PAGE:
Photo Gallery: Lebanon's Ruins Survive Recent Bombings

Temple of Jupiter in Baalbek, Lebanon photo
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The Temple of Jupiter in Baalbek, Lebanon, was the largest Roman temple ever constructed. Although much of the temple was destroyed under the Byzantine Emperor Theodosius, 6 of its original 54 columns still stand today.

First established as a holy site by the Phoenicians, Baalbek, once known as Heliopolis, became a Roman colony in 47 B.C. There the Romans constructed three temples in honor of the gods Jupiter, Venus, and Mercury. The complex that includes the well-preserved ruins of these temples is a major archaeological site in Lebanon.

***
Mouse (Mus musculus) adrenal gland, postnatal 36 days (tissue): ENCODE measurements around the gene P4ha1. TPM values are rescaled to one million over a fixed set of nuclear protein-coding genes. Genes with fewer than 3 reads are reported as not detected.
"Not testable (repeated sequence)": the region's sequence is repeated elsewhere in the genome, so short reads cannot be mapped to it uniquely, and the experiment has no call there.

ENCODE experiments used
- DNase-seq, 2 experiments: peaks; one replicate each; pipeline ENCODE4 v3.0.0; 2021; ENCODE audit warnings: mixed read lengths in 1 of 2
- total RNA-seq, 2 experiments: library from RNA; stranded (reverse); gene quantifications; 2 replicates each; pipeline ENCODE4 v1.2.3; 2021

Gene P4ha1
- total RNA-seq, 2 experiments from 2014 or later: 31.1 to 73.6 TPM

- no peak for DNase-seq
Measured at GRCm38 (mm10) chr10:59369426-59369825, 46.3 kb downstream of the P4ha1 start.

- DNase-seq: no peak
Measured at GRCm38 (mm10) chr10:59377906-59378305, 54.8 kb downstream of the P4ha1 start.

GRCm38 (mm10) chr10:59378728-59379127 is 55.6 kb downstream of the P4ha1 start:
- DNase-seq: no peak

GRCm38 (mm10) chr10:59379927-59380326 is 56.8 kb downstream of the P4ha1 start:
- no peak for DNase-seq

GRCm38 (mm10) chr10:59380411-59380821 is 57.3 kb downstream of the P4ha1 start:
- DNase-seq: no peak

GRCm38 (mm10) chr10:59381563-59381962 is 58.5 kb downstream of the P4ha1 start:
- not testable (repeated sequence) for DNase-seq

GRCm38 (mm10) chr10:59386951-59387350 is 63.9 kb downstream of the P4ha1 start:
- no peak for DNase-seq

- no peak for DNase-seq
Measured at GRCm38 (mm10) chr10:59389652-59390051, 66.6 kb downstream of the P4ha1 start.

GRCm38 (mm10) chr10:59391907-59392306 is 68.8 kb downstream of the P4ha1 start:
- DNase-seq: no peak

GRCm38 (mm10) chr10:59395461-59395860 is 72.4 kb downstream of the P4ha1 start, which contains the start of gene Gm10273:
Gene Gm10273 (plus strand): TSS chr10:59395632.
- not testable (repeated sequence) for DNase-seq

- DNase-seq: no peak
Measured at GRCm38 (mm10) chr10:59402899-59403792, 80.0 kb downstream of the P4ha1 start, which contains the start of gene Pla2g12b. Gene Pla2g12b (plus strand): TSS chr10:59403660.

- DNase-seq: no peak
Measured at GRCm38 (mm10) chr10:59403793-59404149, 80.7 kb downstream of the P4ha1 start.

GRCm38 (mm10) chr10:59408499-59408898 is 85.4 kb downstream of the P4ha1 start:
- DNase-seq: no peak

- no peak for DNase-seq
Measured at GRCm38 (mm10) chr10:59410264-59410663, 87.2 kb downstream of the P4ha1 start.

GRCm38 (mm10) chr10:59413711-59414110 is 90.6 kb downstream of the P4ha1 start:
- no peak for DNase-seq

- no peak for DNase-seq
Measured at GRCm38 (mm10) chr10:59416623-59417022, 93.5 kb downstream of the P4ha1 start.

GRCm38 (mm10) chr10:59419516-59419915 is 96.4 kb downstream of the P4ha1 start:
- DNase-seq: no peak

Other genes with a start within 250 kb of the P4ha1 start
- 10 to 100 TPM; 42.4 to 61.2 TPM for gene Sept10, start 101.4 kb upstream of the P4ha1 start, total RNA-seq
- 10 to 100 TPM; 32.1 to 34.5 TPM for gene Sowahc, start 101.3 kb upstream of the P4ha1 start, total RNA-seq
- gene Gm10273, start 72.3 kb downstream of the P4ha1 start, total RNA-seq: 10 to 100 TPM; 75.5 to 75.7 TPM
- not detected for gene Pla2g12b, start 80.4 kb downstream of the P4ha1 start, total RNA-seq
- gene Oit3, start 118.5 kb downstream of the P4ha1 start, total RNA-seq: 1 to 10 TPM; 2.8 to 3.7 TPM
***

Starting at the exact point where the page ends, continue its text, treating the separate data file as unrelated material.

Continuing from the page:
But as fighting escalated after a Hezbollah raid into Israel on July 12, many people feared for Baalbek and Lebanon's other archaeological and cultural treasures. Now that a tentative cease-fire has been declared, experts returning to the country say that the sites—which have successfully survived decades of violence in the war-torn region—appear to have once again emerged unscathed.

See photos of Baalbek and other ruins in Lebanon that have been designated World Heritage sites by the United Nations Educational, Scientific, and Cultural Organization.

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